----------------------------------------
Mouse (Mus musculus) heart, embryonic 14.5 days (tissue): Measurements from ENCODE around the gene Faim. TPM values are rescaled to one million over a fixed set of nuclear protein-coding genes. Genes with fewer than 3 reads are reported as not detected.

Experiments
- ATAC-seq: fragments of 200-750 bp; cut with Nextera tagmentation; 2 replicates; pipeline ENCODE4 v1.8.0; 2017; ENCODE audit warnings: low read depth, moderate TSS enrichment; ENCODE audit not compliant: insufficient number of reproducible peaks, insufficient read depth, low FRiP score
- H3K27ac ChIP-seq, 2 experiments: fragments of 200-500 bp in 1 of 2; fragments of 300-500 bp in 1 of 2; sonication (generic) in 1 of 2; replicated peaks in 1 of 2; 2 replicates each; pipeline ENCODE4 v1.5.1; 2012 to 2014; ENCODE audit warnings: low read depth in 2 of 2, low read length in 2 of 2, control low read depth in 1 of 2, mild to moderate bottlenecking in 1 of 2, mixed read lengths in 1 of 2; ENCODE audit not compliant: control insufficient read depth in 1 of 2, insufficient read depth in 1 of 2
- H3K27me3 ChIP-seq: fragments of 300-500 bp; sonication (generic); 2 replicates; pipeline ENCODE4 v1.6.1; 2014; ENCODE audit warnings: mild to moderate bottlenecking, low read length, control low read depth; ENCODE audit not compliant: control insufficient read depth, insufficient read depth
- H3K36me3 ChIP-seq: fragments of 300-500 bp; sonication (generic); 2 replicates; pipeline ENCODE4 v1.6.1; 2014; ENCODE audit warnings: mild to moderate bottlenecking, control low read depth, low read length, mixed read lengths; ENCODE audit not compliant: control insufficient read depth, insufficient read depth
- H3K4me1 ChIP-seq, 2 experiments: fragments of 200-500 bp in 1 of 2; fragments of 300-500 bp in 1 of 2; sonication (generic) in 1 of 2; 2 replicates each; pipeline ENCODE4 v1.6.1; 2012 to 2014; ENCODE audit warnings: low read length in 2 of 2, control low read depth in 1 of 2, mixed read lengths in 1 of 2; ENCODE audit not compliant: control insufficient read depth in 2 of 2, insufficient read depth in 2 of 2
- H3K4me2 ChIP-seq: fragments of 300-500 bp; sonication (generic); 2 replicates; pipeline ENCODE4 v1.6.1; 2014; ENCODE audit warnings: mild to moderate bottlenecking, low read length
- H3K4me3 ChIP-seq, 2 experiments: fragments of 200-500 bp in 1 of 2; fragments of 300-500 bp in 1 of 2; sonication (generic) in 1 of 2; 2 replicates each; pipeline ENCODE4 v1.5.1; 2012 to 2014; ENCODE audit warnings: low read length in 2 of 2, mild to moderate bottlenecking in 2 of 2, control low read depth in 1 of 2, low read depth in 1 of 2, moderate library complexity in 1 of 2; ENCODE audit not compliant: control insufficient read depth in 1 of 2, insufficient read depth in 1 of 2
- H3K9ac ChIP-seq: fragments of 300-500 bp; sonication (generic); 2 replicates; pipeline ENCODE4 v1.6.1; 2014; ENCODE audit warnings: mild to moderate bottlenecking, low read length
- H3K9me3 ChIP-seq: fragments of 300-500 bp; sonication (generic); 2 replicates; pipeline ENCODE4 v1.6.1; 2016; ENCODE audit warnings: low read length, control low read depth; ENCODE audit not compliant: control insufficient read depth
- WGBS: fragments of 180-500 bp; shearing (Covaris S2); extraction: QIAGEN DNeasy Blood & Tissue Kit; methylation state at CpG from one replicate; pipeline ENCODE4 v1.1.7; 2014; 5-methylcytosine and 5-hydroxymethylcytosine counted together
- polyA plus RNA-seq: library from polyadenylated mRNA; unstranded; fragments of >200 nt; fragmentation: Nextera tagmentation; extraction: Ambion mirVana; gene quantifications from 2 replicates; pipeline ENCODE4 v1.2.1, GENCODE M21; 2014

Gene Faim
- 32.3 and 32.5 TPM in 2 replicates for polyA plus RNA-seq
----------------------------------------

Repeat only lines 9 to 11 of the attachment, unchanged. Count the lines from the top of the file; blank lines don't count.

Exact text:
- H3K4me3 ChIP-seq, 2 experiments: fragments of 200-500 bp in 1 of 2; fragments of 300-500 bp in 1 of 2; sonication (generic) in 1 of 2; 2 replicates each; pipeline ENCODE4 v1.5.1; 2012 to 2014; ENCODE audit warnings: low read length in 2 of 2, mild to moderate bottlenecking in 2 of 2, control low read depth in 1 of 2, low read depth in 1 of 2, moderate library complexity in 1 of 2; ENCODE audit not compliant: control insufficient read depth in 1 of 2, insufficient read depth in 1 of 2
- H3K9ac ChIP-seq: fragments of 300-500 bp; sonication (generic); 2 replicates; pipeline ENCODE4 v1.6.1; 2014; ENCODE audit warnings: mild to moderate bottlenecking, low read length
- H3K9me3 ChIP-seq: fragments of 300-500 bp; sonication (generic); 2 replicates; pipeline ENCODE4 v1.6.1; 2016; ENCODE audit warnings: low read length, control low read depth; ENCODE audit not compliant: control insufficient read depth